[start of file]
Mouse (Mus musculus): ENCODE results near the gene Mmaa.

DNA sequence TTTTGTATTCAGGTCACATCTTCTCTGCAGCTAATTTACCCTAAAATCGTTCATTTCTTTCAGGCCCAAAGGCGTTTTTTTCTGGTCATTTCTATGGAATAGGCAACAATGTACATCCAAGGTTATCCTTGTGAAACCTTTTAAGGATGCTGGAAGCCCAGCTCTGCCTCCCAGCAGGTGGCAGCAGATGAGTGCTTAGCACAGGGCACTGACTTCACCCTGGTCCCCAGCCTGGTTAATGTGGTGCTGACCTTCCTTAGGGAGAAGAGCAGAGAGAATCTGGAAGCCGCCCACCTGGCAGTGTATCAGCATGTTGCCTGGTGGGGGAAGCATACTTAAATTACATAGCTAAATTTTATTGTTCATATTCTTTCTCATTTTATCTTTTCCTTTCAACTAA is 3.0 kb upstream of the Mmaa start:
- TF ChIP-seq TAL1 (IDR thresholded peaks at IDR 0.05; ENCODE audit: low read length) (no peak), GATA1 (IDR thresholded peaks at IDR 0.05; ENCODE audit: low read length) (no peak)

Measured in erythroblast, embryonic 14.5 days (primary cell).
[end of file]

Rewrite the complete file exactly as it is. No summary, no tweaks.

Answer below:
Mouse (Mus musculus): ENCODE results near the gene Mmaa.

DNA sequence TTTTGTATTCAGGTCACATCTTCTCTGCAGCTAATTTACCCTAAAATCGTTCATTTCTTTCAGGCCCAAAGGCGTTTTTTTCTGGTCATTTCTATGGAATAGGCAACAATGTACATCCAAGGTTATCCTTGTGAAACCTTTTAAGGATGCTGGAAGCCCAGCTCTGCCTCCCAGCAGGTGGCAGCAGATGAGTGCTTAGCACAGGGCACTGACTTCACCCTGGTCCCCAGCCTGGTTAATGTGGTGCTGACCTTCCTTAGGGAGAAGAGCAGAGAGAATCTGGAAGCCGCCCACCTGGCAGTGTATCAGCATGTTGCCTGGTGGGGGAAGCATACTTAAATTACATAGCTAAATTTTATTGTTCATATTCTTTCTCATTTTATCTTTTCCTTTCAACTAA is 3.0 kb upstream of the Mmaa start:
- TF ChIP-seq TAL1 (IDR thresholded peaks at IDR 0.05; ENCODE audit: low read length) (no peak), GATA1 (IDR thresholded peaks at IDR 0.05; ENCODE audit: low read length) (no peak)

Measured in erythroblast, embryonic 14.5 days (primary cell).